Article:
#PicksOfTheWeek is brought to you with generous support from my retail sponsor Yesteryear Comics. Make Yesteryear Comics your choice in San Diego for great customer service and the best discounts possible on a wide selection of mainstream and independent titles. Customers receive an attractive 20% discount on new titles during their first week of release. Yesteryear Comics is located at 9353 Clairemont Mesa Boulevard.

It’s a relatively small week for me, but there’s some great material hitting the shelves. First up is Kurt Busiek and Benjamin Dewey’s anthropomorphic world-building full of political intrigue. Perhaps best described as Game of Thrones meets Kamandi, it’s The Autumnlands: Tooth & Claw #3. Another rising star from Image Comics is Ivan Brandon and Nic Klein’s Drifter #3, featuring a wayward sci-fi traveler trying to piece together his past while surviving his intense new surroundings after crash landing on a strange planet. It’s got a twinge of The Twilight Zone, with modern sci-fi sensibilities and plenty of action. Image also has the ever-popular The Wicked + The Divine #7 from Kieron Gillen and Jamie McKelvie, and with news out of the recent Image Expo that more of their seminal Phonogram series is on the way, I don’t see attention cooling off on these guys any time soon.

IDW is bringing us Chuck Dixon and Tomas Giorello’s latest installment in Winterworld #6, a book that doesn’t necessarily rock your socks off, but Dixon is a consistent and reliable writer, continuing this quietly intriguing take on the post-apocalyptic drifter traversing the land and meeting various tribes of people struggling to compose some form of civilization. Last up is the penultimate issue in Brian Wood and Greg Smallwood’s Moon Knight arc, with Moon Knight #11. This team has been vastly underrated in the wake of Warren Ellis and Declan Shalvey’s departure, but they’ve delivered an equally good romp with their grounded urban vigilante I’ve dubbed “The Ghost Protector of New York City.” Most critics have ceded that Wood and Smallwood were worth staying on for, but I’m not sure civilians got the message. I can only hope that we’ll see more from the Wood & Smallwood creative team in the future.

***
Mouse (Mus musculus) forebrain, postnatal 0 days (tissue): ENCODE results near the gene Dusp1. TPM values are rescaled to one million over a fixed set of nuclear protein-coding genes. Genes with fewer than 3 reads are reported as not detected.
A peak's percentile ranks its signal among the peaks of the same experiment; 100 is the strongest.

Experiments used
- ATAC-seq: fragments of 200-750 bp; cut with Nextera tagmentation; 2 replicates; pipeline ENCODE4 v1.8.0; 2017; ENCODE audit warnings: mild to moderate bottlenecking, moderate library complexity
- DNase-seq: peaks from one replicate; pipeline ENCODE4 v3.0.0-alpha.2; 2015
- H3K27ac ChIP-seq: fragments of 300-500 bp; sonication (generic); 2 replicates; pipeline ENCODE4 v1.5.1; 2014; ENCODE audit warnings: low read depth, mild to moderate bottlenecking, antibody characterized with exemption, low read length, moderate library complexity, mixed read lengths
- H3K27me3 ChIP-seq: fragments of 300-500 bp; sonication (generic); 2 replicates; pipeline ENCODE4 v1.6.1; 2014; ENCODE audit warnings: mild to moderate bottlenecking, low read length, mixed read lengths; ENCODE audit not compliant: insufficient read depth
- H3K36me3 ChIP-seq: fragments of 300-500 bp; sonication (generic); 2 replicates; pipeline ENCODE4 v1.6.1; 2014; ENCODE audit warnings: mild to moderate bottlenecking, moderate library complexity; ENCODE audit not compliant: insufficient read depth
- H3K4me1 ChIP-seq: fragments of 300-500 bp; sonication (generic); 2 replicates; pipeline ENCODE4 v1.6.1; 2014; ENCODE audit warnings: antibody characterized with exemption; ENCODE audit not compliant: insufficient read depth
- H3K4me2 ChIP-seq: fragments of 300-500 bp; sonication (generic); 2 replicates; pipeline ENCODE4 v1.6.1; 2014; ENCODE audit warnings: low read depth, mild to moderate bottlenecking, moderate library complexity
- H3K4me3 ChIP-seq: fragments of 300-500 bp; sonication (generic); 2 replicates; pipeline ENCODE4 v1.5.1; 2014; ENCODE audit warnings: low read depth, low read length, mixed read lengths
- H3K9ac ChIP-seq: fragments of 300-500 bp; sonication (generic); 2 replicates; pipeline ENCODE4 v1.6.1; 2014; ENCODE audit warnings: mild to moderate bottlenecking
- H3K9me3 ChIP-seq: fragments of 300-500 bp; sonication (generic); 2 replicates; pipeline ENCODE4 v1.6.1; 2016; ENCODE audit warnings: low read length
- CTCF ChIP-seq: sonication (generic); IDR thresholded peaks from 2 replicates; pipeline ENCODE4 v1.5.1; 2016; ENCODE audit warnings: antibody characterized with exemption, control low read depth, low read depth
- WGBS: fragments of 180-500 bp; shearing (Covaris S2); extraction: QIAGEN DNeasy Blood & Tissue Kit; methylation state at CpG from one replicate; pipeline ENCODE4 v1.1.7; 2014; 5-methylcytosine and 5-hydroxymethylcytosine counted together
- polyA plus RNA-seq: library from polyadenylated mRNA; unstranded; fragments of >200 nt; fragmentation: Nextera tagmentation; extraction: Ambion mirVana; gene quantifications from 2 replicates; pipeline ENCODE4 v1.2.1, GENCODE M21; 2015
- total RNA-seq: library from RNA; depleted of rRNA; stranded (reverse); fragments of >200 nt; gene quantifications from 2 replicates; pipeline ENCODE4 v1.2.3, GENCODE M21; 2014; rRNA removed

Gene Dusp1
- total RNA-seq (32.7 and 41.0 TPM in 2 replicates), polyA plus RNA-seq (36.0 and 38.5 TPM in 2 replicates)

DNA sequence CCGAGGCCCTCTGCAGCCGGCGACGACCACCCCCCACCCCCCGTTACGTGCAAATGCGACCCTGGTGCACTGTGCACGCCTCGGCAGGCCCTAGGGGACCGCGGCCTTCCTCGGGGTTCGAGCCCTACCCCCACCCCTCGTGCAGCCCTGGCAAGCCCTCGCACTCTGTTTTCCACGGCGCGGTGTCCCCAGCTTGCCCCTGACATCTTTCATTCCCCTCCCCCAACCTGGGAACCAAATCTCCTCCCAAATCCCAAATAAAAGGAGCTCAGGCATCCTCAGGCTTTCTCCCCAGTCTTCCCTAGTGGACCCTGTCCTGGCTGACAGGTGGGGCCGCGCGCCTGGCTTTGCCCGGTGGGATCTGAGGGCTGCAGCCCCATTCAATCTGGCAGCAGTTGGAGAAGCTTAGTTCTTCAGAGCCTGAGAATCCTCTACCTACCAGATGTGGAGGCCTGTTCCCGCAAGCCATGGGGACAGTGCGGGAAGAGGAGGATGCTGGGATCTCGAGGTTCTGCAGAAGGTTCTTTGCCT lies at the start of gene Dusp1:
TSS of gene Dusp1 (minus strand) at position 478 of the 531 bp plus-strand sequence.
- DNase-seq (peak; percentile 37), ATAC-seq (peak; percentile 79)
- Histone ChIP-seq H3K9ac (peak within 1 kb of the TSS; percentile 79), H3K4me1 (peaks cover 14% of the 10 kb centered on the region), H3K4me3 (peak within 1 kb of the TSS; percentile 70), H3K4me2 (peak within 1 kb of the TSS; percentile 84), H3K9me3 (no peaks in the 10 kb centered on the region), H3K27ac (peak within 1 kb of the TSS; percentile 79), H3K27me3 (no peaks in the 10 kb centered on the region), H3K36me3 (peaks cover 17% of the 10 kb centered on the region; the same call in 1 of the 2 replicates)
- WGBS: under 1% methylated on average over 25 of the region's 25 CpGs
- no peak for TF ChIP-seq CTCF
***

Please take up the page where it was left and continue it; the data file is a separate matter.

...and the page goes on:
If you’re into comics at all, you should do yourself a favor and check out work by Jacques Tardi if you haven’t already done so. This week, Fantagraphics is bringing us the latest of their Tardi translations with the neo-noir seedy crime story Run Like Crazy Run Like Hell, which has art by Tardi and a story by Jean-Patrick Manchette. Tardi has a way of forcing us to examine deep character motivations by shoveling all kinds of detail-laden action at us, and it’s the rare book that both entertains and makes you feel as if you’ve learned something about human nature in the process.

1.10.2015

1.14.15 [#PicksOfTheWeek]

#PicksOfTheWeek is brought to you with generous support from my retail sponsor Yesteryear Comics. Make Yesteryear Comics your choice in San Diego for great customer service and the best discounts possible on a wide selection of mainstream and independent titles. Customers receive an attractive 20% discount on new titles during their first week of release. Yesteryear Comics is located at 9353 Clairemont Mesa Boulevard.